• y, yes, on, or no value: use dynamic linking.
  • n, no, or off: use static linking (the default).


This flag allows for creating instrumented binaries that will collect profiling data for use with profile-guided optimization (PGO). The flag takes an optional argument which is the path to a directory into which the instrumented binary will emit the collected data. See the chapter on profile-guided optimization for more information.


This flag specifies the profiling data file to be used for profile-guided optimization (PGO). The flag takes a mandatory argument which is the path to a valid .profdata file. See the chapter on profile-guided optimization for more information.


This option controls generation of position-independent code (PIC).

Supported values for this option are:

Primary relocation models

  • static - non-relocatable code, machine instructions may use absolute addressing modes.

  • pic - fully relocatable position independent code, machine instructions need to use relative addressing modes.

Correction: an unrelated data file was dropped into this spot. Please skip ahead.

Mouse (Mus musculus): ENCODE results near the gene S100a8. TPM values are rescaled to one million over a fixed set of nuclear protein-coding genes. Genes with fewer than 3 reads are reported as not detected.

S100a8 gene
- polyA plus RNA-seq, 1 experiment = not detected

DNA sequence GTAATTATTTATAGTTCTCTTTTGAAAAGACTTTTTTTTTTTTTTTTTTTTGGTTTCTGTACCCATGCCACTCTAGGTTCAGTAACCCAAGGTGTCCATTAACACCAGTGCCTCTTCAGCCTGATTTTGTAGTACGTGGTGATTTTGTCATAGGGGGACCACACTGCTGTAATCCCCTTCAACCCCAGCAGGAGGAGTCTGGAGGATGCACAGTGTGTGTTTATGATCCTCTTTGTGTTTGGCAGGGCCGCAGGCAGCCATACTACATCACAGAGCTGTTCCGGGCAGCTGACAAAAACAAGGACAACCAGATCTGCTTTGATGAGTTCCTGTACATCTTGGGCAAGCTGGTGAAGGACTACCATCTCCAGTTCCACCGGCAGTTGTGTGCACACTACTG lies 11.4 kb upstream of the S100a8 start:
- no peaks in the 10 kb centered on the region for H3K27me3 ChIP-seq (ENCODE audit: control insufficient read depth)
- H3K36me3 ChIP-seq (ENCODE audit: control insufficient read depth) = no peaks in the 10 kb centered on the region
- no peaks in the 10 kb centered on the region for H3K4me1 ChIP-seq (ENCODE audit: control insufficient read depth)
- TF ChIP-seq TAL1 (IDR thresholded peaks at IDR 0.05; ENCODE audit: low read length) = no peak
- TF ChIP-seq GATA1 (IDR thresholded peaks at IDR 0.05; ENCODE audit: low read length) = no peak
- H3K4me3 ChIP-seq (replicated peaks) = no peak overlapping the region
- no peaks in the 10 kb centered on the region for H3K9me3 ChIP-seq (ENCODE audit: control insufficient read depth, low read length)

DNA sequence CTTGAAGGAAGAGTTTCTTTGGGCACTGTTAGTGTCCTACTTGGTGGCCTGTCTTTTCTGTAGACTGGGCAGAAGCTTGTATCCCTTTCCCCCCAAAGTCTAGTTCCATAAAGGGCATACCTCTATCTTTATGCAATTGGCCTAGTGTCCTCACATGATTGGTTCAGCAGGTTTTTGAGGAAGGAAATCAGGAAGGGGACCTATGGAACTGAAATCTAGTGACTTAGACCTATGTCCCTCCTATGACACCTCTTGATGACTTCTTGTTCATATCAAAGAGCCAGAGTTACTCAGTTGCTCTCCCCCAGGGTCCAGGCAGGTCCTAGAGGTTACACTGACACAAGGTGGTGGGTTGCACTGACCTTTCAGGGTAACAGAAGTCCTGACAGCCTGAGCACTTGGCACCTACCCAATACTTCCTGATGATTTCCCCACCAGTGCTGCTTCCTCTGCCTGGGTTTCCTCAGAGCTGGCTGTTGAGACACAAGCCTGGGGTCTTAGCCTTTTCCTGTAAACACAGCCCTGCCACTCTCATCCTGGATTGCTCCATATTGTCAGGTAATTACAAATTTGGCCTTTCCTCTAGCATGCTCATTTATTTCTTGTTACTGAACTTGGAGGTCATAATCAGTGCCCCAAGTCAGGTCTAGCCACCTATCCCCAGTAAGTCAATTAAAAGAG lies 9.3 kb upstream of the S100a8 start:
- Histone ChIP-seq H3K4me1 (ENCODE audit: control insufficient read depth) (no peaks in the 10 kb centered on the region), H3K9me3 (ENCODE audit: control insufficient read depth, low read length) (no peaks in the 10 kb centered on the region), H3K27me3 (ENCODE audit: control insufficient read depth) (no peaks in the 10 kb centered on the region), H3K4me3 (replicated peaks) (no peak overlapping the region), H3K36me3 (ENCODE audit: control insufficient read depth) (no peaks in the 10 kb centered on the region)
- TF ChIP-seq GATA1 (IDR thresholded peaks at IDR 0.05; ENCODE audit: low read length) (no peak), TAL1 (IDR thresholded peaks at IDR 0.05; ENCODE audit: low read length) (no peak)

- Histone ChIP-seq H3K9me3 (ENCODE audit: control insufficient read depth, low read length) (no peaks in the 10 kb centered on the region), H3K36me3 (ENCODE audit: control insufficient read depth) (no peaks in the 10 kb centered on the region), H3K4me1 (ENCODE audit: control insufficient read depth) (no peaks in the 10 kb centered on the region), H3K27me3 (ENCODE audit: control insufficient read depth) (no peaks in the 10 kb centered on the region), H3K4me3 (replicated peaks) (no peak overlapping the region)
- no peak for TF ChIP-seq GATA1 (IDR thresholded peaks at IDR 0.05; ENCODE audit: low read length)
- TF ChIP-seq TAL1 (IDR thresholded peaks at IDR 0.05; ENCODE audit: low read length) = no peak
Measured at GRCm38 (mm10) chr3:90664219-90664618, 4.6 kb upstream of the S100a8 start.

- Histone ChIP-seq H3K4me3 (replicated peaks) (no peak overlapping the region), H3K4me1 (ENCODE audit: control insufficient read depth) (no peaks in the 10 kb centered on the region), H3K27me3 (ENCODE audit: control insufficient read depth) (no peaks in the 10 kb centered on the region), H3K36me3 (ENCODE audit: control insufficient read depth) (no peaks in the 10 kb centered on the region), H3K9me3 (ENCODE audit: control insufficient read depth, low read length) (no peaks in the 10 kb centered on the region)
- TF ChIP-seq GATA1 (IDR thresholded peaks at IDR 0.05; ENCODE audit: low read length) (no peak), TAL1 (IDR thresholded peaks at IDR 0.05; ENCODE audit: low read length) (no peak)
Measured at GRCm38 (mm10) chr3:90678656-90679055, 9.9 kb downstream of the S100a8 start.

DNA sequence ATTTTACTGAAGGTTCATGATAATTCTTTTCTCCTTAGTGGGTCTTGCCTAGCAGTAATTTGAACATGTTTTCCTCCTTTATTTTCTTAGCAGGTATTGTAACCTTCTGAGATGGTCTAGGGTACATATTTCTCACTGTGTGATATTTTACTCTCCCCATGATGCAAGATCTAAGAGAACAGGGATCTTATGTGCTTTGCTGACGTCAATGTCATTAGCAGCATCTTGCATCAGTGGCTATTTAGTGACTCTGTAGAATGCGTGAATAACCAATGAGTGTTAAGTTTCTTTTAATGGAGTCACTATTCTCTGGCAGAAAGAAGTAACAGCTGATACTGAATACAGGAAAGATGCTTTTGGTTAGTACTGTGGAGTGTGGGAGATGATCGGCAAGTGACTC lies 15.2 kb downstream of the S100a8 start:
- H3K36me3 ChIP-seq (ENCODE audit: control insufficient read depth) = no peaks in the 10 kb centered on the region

Equivalent to the "uppercase" -fPIC or -fPIE options in other compilers, depending on the produced crate types.
    This is the default model for majority of supported targets.

Special relocation models

  • dynamic-no-pic - relocatable external references, non-relocatable code.
    Only makes sense on Darwin and is rarely used.
    If StackOverflow tells you to use this as an opt-out of PIC or PIE, don't believe it, use -C relocation-model=static instead.
  • ropi, rwpi and ropi-rwpi - relocatable code and read-only data, relocatable read-write data, and combination of both, respectively.
    Only makes sense for certain embedded ARM targets.